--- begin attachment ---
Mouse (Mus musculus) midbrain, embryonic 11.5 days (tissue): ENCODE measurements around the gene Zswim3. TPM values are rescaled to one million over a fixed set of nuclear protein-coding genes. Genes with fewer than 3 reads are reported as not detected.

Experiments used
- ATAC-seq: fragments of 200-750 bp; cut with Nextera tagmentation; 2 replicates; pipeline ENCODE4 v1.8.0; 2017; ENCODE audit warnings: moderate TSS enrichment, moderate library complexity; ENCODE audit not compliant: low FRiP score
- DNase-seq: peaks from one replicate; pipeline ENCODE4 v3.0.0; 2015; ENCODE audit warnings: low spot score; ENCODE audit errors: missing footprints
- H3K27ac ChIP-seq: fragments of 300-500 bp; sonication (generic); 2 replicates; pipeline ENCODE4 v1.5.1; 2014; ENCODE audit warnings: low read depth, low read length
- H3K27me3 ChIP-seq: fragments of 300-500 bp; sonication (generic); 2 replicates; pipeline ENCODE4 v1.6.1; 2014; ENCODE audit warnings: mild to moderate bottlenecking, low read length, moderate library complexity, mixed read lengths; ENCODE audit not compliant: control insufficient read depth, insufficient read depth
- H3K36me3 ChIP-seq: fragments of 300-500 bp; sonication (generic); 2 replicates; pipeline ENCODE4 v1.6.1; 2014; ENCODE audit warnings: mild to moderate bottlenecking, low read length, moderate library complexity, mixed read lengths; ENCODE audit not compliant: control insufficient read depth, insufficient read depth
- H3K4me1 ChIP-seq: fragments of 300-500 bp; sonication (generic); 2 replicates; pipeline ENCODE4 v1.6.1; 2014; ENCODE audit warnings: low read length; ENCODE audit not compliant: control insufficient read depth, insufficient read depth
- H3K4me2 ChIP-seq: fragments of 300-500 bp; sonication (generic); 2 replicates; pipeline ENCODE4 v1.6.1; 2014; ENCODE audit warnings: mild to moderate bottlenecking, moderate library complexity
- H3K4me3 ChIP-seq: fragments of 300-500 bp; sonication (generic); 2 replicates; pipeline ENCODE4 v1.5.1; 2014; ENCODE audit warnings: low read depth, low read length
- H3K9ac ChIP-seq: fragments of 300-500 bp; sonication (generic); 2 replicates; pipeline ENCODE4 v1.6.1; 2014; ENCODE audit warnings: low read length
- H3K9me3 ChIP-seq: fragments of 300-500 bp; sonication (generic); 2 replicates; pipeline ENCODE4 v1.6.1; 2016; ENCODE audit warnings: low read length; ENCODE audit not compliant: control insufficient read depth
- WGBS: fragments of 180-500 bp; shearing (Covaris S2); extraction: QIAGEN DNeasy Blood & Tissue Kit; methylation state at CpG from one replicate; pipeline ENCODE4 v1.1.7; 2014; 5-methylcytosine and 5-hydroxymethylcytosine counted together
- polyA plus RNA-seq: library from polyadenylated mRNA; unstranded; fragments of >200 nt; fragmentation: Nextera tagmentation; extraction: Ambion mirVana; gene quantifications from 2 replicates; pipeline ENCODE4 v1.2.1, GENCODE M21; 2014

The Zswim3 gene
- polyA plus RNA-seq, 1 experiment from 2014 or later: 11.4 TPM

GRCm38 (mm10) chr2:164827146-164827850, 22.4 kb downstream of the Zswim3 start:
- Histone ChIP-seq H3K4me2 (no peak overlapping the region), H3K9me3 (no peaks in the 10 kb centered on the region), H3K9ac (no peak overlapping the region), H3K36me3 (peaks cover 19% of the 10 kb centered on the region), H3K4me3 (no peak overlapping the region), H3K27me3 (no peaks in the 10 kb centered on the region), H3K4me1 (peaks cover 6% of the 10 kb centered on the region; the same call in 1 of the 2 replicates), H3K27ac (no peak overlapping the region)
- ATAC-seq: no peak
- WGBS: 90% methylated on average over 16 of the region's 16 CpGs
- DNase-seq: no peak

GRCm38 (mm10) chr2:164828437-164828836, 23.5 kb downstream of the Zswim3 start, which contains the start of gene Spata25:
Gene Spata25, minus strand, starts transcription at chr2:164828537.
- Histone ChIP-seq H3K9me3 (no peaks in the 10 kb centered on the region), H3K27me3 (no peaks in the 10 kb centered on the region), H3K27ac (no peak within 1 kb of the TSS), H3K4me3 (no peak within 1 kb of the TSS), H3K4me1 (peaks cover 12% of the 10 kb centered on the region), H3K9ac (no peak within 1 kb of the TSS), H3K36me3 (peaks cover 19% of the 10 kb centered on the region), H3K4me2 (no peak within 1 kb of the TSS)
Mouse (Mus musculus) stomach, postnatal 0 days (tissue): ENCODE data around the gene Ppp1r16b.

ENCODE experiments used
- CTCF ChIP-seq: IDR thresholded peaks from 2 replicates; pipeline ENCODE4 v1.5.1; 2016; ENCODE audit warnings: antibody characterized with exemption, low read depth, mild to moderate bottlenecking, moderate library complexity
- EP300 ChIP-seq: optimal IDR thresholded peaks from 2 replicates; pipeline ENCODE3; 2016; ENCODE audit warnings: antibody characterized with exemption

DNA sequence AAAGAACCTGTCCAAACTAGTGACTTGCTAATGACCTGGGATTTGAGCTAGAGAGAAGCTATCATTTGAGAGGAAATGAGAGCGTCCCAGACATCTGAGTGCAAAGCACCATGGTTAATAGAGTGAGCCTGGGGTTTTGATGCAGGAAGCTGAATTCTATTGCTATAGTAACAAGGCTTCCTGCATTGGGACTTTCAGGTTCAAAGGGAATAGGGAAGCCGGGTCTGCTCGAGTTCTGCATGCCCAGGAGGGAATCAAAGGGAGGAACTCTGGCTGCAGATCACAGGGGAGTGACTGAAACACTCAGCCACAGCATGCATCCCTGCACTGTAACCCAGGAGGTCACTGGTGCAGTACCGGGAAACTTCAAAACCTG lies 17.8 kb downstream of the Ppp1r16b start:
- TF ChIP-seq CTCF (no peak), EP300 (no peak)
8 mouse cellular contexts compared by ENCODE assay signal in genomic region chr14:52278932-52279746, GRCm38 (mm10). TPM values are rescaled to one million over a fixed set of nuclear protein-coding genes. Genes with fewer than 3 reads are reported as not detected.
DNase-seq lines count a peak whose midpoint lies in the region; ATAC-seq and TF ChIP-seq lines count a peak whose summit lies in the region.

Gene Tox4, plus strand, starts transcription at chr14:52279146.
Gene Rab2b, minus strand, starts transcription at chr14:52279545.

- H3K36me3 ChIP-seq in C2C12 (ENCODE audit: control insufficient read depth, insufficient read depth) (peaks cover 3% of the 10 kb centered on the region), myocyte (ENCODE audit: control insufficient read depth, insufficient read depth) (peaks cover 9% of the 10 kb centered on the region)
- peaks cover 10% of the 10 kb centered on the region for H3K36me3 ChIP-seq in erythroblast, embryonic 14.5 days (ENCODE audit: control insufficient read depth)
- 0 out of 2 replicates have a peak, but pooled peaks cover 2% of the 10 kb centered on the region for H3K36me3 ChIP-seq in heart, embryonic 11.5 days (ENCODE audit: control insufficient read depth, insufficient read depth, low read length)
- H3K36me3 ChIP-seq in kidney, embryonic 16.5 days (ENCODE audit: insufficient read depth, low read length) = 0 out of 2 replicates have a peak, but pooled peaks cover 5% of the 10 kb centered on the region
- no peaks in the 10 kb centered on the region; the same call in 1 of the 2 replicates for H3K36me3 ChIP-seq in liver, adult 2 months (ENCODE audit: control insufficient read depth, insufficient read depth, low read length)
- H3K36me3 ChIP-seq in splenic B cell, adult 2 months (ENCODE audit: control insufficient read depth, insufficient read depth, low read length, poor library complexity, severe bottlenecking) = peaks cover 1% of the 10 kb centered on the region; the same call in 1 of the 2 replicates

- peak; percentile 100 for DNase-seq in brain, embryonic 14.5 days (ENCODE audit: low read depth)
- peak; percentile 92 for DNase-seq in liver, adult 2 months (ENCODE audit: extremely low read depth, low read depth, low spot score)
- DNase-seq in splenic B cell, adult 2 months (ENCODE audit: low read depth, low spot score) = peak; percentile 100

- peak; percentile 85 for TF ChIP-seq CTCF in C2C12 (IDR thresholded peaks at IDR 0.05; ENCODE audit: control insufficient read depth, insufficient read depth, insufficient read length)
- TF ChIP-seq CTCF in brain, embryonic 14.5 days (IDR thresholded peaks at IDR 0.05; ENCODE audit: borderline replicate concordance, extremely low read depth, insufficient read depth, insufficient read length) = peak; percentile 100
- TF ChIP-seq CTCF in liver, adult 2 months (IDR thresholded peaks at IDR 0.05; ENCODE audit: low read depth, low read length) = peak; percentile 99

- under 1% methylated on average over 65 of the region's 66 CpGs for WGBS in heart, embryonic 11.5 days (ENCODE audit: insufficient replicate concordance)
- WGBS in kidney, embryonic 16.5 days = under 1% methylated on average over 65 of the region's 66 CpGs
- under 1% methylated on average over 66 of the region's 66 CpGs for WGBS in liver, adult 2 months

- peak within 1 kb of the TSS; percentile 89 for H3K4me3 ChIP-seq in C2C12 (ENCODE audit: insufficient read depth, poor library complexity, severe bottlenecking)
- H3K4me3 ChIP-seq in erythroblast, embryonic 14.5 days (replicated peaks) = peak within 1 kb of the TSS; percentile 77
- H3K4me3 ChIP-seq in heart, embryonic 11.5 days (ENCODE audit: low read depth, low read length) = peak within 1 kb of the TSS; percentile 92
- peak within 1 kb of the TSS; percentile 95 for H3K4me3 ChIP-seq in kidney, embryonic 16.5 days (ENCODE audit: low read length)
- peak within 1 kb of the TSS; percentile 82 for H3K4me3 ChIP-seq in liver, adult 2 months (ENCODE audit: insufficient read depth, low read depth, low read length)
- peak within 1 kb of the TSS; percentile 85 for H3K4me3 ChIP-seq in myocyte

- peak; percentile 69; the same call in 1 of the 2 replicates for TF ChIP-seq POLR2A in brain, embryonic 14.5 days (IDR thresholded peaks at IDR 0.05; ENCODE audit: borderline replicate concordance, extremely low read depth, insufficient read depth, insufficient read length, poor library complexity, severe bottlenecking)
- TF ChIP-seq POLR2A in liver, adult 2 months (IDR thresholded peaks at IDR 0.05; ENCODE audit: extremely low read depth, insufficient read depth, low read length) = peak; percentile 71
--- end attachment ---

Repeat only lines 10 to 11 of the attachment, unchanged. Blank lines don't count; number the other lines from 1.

- H3K4me3 ChIP-seq: fragments of 300-500 bp; sonication (generic); 2 replicates; pipeline ENCODE4 v1.5.1; 2014; ENCODE audit warnings: low read depth, low read length
- H3K9ac ChIP-seq: fragments of 300-500 bp; sonication (generic); 2 replicates; pipeline ENCODE4 v1.6.1; 2014; ENCODE audit warnings: low read length